Wood has been the primary source of heating fuels since the dawn of Civilization. Over the centuries wood fuels have been replaced by development of alternative fossil fuels and energy generation-use technologies. Developing Countries historically have often transitioned from wood-to-coal & petroleum, followed by natural gas fuels. Since the development of electricity in the late 1800’s, this energy-power source has enabled the development of cleaner and renewable energy supplies. Cleaner energy sources began with developing large hydropower plants, followed by nuclear, and more recently wind & solar power. Despite the growing development of many newer and cleaner energy generation technologies, wood continues to be a major source of renewable fuels for both heating and power generation.
The smoke from burning wood has historically been a major source of widespread respiratory health problems. With the current of health issues possibly attributed wood smoke from uncontrolled combustion sources, should the EPA much more aggressively regulate this source of renewable energy within the U.S.?
History of U.S. Primary Energy Supplies – Wood has been the primary source of heating fuels in North America since man first migrated from Asia. Over the past couple centuries the historic high levels of energy supplied by wood within the U.S. was exceeded by coal (mid-1880’s), then petroleum (late-1910’s), followed by natural gas (late-1920’s) and more recently hydropower (late-1950’s). Refer to the following graph.
Figure 1 – U.S. Primary Energy Consumption: 1850-1975
Beginning in the 1960’s wood and agriculture wastes (or biowastes) were increasing used to generate heat and electric power. Nuclear power development also began during this period. Refer to the following graph.
Figure 2 – U.S. Low Carbon Primary Energy Consumption: 1950-2015
Data Source – EIA Tables: E1 and 1.3. Note: ‘Biomass’ includes wood, biowaste and vehicle biofuels. ‘Primary Energy Consumption’ data for 2015 is estimated based on AER 2013 and AEO/STEO 2013-15 data.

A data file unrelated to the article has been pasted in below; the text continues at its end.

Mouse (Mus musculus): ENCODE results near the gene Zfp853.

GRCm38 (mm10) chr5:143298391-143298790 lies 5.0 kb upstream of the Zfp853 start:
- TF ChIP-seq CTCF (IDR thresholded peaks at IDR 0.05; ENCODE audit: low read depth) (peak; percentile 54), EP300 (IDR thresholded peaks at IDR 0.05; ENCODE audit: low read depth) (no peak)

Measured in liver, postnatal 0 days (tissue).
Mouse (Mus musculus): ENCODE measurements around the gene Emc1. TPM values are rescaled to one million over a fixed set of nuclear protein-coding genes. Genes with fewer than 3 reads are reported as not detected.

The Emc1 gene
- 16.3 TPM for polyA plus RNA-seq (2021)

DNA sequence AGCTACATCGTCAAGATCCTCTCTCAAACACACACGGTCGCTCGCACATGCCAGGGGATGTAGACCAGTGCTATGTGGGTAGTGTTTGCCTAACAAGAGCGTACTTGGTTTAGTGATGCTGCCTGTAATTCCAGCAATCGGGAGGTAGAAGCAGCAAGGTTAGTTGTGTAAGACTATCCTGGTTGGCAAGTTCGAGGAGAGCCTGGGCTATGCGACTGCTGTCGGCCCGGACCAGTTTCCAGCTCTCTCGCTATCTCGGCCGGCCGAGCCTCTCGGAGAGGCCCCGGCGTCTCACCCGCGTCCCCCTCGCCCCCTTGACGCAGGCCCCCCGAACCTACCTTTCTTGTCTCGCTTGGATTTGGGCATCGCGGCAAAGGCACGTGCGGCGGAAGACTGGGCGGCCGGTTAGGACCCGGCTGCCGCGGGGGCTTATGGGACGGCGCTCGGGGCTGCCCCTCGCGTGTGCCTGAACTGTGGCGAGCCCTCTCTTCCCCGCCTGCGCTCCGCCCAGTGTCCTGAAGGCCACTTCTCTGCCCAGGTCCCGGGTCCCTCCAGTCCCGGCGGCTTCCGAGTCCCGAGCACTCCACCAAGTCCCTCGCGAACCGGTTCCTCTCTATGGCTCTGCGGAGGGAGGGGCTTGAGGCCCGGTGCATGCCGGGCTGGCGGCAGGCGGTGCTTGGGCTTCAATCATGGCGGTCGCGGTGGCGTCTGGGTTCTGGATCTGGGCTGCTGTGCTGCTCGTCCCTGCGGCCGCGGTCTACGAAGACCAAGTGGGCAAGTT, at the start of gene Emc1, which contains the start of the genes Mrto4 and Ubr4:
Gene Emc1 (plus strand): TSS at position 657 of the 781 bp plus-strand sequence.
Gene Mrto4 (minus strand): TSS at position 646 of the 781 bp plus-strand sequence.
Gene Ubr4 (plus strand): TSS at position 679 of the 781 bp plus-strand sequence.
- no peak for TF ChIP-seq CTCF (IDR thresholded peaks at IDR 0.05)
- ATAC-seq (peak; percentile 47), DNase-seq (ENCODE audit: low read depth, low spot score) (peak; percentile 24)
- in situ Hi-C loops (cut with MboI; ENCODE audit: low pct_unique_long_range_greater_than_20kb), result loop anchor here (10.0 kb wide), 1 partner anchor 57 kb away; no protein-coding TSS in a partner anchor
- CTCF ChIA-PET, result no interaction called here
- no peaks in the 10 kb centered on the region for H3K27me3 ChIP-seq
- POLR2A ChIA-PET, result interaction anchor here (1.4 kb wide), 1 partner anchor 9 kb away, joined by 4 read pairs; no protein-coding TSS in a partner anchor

Following 1970 Nuclear power grew very rapidly and exceeded Biomass fuels by about 1975 and Hydropower by the early-1980’s. Nuclear power became the largest ‘zero carbon’ energy/power source ever since. Due to a combination of stagnate Hydropower growth and increasing Biowaste+Biofuels, total Biomass energy exceeded Hydropower in the late 1990’s.
Total Biomass primary energy consumed has increased overall since the mid-1970’s. How much of this increase is due to Wood? Refer to the following graph.
Figure 3 – U.S. Renewable Primary Energy Consumption: 1950-2015
Data Source – EIA Tables: E1, 1.3 and 10.2a-c. Note: ‘Primary Energy Consumption’ data for 2015 estimated based on AER 2013 and AEO/STEO 2013-15 data.
Due to the combination of peaking consumption in the Residential and Industrial Sectors, total Wood primary energy consumption peaked in the mid-1980’s. The Renewable Fuel Standard (RFS) has required increased volumes of biofuels (primarily ethanol) be blended into petroleum motor fuels each year. As a result of the RFS and decline in Wood consumption in recent decades, total (vehicle) Biofuel primary energy is projected to possibly equal Wood by 2015. In addition, Wind power is projected to also exceed Wood primary energy by possibly 2020. The large expansion of Wind power is of course due to over 20 years of very generous Federal and State subsidies, and various State Renewable Portfolio (or power) Standards.
Wood Consumption Environmental Impacts – While Wood has historically been one of the most important primary energy sources, the smoke produced by conventional use-combustion can have significantly negative environmental impacts. One of the most serious environmental-health impacts is due to the soot or particulates (matter or PM) generated in conventional fireplaces, stoves and heaters. The World Health Organization estimates that up to 7 million fatalities each year are caused by air pollution in recent years. Up to 4 million of these fatalities have been attributed to in-door pollution; primarily due to wood smoke and improper/inadequate building-structure ventilation systems.
Essentially all Developed Countries recognized the importance of preventing in-door smoke exposure hazards from burning wood and standardized building construction design standards (or codes) to include proper ventilation (chimneys/smoke stacks) beginning almost a 100 years ago. The problem of wood smoke has evolved to be primarily a out-door concern issue in Developed Countries today, particularly in more densely populated neighborhoods during stagnate cold weather (winter) conditions where the smoke does not readily dissipate. The hazards of smoke are typically mitigated by dissipating or reducing the smoke concentration downwind of the wood burning source. This hazard mitigation process is commonly referred to as a ‘solution-by-dilution’ process, which reduces the hazardous smoke concentration and mitigates the severity of adverse health effects.